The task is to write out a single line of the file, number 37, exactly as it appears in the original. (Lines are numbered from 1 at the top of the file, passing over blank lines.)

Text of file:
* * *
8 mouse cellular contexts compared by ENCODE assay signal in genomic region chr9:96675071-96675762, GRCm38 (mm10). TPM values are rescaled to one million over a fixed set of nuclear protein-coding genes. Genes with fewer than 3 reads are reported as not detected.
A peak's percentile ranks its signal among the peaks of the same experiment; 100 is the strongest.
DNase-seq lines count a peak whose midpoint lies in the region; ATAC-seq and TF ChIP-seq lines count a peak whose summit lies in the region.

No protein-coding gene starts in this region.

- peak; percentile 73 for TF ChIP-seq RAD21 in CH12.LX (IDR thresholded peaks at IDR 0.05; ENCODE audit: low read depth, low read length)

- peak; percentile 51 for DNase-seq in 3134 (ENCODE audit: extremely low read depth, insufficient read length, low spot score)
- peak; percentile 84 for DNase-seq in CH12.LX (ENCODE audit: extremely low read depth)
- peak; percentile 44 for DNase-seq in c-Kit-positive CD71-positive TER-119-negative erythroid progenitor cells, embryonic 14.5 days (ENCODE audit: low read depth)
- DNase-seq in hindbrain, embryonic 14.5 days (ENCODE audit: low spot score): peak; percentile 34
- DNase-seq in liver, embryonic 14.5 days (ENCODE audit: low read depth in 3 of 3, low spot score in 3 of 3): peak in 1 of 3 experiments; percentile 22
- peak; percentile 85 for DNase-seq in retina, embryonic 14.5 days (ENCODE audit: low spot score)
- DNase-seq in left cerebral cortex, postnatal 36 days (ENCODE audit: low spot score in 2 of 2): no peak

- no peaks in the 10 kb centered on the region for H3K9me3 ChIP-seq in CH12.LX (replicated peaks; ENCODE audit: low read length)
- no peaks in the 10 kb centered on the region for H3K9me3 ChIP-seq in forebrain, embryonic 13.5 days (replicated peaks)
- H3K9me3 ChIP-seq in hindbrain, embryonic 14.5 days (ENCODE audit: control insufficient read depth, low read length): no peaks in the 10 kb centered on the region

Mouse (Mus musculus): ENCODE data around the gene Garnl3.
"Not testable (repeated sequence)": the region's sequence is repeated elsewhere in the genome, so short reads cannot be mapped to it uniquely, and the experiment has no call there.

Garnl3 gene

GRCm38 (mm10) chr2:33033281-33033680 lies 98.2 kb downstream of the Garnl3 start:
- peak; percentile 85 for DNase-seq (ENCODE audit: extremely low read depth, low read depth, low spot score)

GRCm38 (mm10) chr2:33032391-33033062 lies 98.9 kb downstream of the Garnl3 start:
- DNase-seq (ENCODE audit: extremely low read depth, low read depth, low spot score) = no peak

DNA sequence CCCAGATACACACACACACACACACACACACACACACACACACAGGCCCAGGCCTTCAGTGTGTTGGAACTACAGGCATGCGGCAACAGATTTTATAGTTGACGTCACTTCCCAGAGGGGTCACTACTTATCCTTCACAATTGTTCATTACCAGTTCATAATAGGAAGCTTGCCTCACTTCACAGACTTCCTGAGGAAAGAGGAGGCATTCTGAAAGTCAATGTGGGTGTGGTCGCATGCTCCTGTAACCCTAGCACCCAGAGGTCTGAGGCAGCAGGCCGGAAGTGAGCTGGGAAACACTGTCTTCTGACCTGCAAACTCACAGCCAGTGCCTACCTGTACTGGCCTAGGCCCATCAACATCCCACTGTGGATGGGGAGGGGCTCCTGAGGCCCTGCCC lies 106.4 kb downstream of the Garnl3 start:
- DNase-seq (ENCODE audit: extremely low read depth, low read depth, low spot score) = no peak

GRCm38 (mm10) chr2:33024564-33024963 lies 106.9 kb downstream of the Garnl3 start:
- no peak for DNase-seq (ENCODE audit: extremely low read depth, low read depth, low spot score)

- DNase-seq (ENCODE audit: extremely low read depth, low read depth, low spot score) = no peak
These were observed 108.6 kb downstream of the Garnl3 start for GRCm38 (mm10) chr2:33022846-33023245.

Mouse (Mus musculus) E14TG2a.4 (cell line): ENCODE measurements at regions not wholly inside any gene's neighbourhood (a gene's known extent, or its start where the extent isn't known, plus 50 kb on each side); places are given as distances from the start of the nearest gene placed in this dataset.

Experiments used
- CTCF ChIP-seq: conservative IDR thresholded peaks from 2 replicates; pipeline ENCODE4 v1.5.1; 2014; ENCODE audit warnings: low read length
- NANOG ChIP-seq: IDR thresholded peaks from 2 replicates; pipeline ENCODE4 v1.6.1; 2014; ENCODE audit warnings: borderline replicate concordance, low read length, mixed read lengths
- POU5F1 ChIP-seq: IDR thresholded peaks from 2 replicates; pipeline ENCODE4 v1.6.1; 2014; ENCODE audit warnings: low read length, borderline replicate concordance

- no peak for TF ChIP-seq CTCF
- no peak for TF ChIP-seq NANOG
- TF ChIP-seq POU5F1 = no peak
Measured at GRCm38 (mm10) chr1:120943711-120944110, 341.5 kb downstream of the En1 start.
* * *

Measured at GRCm38 (mm10) chr1:120943711-120944110, 341.5 kb downstream of the En1 start.